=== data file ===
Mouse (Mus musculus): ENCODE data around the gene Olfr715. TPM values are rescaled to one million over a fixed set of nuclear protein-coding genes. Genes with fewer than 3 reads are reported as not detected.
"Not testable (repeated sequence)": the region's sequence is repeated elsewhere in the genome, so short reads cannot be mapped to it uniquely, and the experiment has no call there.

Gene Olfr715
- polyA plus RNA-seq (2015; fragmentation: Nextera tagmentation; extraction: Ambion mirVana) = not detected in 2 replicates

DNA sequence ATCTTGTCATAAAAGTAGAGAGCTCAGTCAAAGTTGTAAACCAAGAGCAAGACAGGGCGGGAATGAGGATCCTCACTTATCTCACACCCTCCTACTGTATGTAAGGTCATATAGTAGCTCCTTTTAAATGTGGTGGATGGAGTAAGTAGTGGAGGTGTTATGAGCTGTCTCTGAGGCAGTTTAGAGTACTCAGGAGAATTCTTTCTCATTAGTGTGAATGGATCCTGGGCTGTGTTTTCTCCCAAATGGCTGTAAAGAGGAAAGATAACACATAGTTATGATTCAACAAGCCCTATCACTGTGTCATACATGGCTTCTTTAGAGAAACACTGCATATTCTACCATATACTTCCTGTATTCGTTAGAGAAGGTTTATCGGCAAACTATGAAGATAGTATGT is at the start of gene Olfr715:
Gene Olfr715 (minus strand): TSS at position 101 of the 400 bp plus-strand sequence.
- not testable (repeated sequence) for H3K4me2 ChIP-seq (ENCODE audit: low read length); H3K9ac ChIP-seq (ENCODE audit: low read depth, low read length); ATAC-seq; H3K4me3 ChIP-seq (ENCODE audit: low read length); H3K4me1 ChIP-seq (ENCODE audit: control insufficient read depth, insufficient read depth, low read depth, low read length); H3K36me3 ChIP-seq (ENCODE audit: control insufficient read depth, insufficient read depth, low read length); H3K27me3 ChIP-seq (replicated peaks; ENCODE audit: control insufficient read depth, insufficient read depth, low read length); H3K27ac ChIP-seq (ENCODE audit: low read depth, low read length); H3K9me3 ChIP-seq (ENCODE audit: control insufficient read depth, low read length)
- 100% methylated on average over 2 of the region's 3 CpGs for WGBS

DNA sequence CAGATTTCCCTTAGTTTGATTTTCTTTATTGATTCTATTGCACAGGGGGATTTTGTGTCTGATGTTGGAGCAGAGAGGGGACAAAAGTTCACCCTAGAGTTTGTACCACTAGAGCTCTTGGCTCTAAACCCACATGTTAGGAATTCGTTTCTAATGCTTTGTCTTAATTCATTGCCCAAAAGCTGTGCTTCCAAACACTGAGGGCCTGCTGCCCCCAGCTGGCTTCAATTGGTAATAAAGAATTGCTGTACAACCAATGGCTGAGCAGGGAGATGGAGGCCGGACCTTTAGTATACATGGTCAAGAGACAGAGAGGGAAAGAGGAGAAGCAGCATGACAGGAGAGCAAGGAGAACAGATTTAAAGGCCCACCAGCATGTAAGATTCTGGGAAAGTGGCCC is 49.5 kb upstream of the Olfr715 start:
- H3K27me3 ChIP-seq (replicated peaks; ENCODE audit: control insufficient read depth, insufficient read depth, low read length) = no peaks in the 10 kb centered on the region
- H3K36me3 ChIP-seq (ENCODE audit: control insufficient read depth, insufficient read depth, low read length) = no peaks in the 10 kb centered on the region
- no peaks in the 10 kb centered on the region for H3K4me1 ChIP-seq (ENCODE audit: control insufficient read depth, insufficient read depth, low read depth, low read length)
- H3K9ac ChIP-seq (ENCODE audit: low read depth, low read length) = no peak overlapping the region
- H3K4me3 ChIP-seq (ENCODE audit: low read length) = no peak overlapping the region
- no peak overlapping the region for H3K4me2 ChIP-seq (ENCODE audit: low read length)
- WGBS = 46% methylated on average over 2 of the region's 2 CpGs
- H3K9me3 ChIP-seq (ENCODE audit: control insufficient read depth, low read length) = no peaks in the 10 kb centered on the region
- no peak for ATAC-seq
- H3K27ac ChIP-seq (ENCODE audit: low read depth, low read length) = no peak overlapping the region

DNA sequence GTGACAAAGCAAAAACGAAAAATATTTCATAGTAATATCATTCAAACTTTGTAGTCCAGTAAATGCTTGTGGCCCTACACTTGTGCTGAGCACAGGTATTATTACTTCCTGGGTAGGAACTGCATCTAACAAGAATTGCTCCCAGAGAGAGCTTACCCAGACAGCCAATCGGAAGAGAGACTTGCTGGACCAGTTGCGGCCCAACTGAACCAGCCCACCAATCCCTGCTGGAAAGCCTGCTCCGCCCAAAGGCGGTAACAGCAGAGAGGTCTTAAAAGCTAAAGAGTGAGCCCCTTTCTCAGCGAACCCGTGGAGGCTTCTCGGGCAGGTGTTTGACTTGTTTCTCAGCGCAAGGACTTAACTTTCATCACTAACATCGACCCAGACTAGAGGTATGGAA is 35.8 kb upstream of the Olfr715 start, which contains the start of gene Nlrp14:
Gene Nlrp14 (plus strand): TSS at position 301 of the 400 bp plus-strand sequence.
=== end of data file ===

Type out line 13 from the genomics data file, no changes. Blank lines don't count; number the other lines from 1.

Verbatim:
- H3K9ac ChIP-seq (ENCODE audit: low read depth, low read length) = no peak overlapping the region